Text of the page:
"What a lot of people don't realize is that what I'm doing is theatre of a kind and because it is theatre I take my responses from other people on the stage as opposed to the people in the audience. When I'm up there screaming my head off or pacing the stage, I'm looking for somebody to bounce something off me that will push the song to a higher dramatic level. It could be anything. My guitar player could break off a tasty solo or Jim might make a face. It's all part of taking a song to a different space each time its played." Meat Loaf's present state of musical mind is not something that just happened. It is but the latest bend in a long and winding roan. Born and raised in Dallas, Meat Loaf teethed n such diverse musical morsels as the Kingston Trio and Mahalia Jackson before taking his powerful vocals on the road in pursuit of singing gold. His tendency toward singing excess brought him in contact with an equally rabid Ted Nugent and the result was that Mr. Loaf did lead vocals on two cuts on Ted's "Free For All" album.
Quickly recovering from this sudden surge of notoriety, Meat next put his girth and tonsils to work as the brain damages 50s reject Eddie in the Rock Horror Picture Show. Following this tour de force, Meat Loaf opted for more insanity with the National Lampoon Show. And it was on this fateful gig that the brain of Jim Steinman and the brawn of Meat Loaf hooked up.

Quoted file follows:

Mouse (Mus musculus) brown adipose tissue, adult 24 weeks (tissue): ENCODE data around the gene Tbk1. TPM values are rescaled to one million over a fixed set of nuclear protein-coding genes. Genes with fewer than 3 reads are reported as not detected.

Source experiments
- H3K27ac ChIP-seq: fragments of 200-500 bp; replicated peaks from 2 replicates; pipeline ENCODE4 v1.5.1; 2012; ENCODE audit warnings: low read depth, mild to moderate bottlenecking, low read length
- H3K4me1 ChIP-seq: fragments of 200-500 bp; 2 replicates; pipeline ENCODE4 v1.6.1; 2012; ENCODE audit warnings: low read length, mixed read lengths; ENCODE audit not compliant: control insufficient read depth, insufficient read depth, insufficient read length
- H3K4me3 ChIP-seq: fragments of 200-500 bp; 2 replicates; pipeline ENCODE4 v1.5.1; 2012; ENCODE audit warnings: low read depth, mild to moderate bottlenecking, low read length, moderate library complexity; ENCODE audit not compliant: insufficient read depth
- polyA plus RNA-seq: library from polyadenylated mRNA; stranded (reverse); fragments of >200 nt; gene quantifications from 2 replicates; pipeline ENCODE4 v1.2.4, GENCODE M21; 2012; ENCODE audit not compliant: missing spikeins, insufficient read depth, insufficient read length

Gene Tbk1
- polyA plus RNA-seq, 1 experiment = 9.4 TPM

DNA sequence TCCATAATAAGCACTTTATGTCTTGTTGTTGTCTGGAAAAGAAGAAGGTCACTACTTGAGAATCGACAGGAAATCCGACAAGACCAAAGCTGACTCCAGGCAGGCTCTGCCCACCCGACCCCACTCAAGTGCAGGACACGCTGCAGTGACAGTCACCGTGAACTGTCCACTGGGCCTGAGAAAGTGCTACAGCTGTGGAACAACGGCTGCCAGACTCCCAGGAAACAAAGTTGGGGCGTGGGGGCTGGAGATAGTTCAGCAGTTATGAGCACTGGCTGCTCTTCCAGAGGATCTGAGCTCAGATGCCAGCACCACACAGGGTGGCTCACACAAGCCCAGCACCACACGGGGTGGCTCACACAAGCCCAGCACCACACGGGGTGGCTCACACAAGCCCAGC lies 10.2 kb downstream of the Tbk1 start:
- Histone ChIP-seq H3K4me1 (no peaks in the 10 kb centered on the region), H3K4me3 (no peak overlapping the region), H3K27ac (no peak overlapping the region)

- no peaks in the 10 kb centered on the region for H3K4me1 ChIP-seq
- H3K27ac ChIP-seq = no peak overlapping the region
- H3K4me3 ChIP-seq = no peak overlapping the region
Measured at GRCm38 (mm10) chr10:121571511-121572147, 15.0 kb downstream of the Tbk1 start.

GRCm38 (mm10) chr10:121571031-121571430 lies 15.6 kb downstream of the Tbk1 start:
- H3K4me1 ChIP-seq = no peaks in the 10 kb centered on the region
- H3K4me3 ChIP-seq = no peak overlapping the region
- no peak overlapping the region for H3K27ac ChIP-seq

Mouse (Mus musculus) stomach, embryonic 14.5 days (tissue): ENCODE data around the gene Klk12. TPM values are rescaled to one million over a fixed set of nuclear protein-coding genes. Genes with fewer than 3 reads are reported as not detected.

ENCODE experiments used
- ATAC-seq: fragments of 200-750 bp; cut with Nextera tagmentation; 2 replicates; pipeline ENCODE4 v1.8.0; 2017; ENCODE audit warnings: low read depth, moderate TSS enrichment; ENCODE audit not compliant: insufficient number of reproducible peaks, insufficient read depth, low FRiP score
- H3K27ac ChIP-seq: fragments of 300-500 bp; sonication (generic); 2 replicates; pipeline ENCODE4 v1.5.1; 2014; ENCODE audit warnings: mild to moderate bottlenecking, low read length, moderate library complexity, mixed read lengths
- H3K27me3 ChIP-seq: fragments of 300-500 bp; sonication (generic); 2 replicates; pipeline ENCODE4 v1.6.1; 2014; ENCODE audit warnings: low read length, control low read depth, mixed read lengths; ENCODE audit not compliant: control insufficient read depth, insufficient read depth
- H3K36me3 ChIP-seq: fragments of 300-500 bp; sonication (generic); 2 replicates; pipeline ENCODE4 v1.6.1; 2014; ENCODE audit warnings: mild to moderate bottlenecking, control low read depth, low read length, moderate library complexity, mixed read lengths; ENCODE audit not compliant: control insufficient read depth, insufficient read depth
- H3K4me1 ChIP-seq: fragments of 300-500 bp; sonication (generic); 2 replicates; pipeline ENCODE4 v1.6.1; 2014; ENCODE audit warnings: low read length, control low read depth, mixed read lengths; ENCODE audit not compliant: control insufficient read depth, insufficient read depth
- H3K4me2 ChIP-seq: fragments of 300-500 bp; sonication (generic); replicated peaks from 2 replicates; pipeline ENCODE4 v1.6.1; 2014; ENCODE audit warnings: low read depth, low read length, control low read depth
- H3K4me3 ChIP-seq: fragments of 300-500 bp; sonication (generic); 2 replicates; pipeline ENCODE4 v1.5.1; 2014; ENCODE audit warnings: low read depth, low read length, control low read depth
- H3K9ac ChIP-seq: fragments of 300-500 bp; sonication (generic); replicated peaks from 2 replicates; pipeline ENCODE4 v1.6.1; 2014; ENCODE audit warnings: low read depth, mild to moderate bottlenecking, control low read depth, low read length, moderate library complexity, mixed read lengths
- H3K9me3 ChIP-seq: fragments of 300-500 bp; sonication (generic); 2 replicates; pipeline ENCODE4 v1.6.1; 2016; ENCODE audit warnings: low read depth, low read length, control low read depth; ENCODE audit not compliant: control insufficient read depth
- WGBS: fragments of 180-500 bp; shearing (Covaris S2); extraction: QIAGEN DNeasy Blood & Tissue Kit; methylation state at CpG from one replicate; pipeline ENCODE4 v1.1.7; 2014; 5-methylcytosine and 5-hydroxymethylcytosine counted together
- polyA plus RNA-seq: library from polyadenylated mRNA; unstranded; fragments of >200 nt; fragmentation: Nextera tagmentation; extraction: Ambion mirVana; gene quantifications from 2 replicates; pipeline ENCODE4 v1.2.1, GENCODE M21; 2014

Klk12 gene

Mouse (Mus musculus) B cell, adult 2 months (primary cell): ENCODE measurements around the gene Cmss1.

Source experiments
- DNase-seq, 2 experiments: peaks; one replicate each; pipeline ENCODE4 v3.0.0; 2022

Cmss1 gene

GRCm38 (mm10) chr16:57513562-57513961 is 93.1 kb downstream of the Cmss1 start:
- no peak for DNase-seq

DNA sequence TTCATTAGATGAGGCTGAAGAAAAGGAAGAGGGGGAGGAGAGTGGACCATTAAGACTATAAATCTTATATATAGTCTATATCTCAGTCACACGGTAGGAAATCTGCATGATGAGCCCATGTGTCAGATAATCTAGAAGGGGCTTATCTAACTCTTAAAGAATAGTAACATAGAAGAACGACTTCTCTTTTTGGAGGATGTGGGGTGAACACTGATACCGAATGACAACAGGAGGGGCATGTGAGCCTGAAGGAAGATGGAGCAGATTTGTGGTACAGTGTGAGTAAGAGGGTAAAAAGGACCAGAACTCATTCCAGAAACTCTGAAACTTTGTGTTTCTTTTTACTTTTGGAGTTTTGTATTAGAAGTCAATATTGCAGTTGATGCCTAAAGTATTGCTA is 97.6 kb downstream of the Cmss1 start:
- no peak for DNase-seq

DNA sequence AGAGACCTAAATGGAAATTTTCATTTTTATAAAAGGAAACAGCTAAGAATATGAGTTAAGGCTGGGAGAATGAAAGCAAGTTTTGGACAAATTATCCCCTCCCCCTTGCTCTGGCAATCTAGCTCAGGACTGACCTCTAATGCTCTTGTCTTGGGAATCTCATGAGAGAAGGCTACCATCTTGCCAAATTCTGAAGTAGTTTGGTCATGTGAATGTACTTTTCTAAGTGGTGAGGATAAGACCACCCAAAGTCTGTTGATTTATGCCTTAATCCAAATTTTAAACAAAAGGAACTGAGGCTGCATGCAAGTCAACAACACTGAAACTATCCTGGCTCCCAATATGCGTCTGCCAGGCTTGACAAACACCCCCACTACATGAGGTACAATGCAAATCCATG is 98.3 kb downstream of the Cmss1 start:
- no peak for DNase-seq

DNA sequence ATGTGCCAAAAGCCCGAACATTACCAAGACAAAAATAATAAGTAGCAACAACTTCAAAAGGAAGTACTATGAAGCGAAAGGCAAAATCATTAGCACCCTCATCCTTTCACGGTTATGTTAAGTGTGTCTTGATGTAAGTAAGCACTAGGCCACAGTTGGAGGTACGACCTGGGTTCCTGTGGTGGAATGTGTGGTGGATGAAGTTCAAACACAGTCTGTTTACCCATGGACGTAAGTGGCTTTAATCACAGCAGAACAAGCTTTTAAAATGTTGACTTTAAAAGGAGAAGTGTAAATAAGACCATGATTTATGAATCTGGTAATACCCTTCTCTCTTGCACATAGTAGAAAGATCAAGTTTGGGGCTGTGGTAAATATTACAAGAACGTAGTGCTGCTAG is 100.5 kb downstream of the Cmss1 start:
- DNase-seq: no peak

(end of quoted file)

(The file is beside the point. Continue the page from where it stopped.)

The pair's mutual interest in supernatural longhair music soon attracted the production interest of one Todd Rundgren, a singer/songwriter in his own rite whose esoteric prose is said to have been learned from a mail order course from the University of Mars. The result of this unholy alliance emerged late last year as a big black disc with a small round hole. Behold! A "Bat Out Of Hell!"
All of which brings us rather abruptly back to the present and Meat Loaf's loose description of the havoc he reaps on stage each night.
"Most of what goes on is improvisation. When I go on stage I have only six things planned. I know I'm going on stage. I'm going to move to one side of the mike and then the other. I'll pace at some point. I'll hand the mike to somebody and I'll take off my coat. The rest of what the audience sees is strictly off the wall. Sometimes the band doesn't even know what I'm going to do.
"It takes a lot to extend yourself emotionally on stage the way I do. Doing my show is like standing nude in front of a thousand people. In terms of the honesty I put into a performance there's no way I can be anymore exposed that I am."
Meat Loaf punctuated the sentence by wiping a drop of sweat from his brow. Seven interviews in six hours seemed about ready to take their toll on the big man. But the question of describing his music revved him up for one last hurrah.
"It's warped! Exciting sounds good. Inventive is okay. How about cinematic? Romantic violence. Violent romance. It's music for all ages! It's music for the 80s! It's music for the 60s! "It's the music of now!"